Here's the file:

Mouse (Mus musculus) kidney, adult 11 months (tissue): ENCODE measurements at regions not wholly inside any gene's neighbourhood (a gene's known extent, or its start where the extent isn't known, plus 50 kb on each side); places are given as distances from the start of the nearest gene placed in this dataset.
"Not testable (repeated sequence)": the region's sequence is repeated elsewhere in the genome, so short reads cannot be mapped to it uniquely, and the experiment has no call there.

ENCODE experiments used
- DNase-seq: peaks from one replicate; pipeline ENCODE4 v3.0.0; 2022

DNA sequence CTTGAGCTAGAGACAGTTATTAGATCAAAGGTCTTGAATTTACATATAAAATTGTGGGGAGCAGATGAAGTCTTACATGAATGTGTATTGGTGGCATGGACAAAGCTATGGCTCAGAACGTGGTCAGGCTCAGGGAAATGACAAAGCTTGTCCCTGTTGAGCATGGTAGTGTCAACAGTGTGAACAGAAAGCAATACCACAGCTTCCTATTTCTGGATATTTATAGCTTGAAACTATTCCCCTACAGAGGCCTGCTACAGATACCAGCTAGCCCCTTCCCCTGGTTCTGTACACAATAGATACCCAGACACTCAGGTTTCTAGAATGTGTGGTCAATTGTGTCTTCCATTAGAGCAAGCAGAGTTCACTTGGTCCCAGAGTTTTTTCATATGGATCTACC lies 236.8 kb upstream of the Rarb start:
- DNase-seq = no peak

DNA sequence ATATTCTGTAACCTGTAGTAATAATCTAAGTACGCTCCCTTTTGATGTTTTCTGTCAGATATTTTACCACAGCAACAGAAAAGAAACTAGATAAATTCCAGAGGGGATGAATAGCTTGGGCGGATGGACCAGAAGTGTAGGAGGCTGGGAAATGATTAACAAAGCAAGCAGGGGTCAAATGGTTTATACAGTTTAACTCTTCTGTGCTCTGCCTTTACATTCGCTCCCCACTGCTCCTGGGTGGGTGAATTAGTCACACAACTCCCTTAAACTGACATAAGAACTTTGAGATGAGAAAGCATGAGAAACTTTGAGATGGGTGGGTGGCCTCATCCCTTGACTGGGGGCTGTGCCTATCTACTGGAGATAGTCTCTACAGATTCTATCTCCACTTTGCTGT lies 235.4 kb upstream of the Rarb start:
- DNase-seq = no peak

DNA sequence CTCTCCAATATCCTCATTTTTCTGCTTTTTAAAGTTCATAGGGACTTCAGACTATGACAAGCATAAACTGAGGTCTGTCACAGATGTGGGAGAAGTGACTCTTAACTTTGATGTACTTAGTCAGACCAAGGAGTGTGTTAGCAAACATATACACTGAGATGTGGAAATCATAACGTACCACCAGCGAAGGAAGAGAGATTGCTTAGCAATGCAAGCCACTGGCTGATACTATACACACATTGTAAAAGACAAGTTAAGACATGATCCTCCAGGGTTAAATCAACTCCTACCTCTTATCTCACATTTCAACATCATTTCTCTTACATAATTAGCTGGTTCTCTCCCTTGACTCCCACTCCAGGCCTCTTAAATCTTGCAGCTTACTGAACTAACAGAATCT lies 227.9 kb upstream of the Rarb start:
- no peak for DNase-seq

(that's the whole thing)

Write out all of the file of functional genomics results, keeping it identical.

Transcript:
Mouse (Mus musculus) kidney, adult 11 months (tissue): ENCODE measurements at regions not wholly inside any gene's neighbourhood (a gene's known extent, or its start where the extent isn't known, plus 50 kb on each side); places are given as distances from the start of the nearest gene placed in this dataset.
"Not testable (repeated sequence)": the region's sequence is repeated elsewhere in the genome, so short reads cannot be mapped to it uniquely, and the experiment has no call there.

ENCODE experiments used
- DNase-seq: peaks from one replicate; pipeline ENCODE4 v3.0.0; 2022

DNA sequence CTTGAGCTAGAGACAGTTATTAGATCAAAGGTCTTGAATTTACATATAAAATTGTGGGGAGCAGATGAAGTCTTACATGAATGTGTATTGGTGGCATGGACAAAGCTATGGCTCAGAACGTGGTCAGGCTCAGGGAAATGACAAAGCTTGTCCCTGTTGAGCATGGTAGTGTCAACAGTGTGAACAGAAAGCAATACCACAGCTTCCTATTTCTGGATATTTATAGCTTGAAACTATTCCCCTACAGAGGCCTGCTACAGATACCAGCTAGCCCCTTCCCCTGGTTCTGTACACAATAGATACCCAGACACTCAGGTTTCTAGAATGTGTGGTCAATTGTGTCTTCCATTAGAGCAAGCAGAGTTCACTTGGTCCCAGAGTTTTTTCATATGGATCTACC lies 236.8 kb upstream of the Rarb start:
- DNase-seq = no peak

DNA sequence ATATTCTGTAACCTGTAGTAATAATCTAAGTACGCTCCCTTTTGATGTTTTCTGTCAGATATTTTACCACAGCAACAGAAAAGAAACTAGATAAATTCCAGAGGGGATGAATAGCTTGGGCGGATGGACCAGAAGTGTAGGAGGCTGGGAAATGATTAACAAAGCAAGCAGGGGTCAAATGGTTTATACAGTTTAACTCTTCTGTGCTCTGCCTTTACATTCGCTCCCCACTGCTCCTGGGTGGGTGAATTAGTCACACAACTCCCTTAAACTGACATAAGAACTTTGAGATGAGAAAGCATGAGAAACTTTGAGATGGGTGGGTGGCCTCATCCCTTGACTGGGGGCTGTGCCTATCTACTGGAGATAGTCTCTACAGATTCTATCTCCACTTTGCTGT lies 235.4 kb upstream of the Rarb start:
- DNase-seq = no peak

DNA sequence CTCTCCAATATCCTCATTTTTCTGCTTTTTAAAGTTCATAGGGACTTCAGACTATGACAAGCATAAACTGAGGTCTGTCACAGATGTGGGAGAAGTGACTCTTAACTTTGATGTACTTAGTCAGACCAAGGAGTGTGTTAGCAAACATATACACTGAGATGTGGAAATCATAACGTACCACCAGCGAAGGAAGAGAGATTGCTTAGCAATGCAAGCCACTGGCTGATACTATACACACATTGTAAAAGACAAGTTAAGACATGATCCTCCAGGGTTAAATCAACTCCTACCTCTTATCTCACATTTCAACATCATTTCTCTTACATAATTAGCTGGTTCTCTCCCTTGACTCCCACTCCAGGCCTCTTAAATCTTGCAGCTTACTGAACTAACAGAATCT lies 227.9 kb upstream of the Rarb start:
- no peak for DNase-seq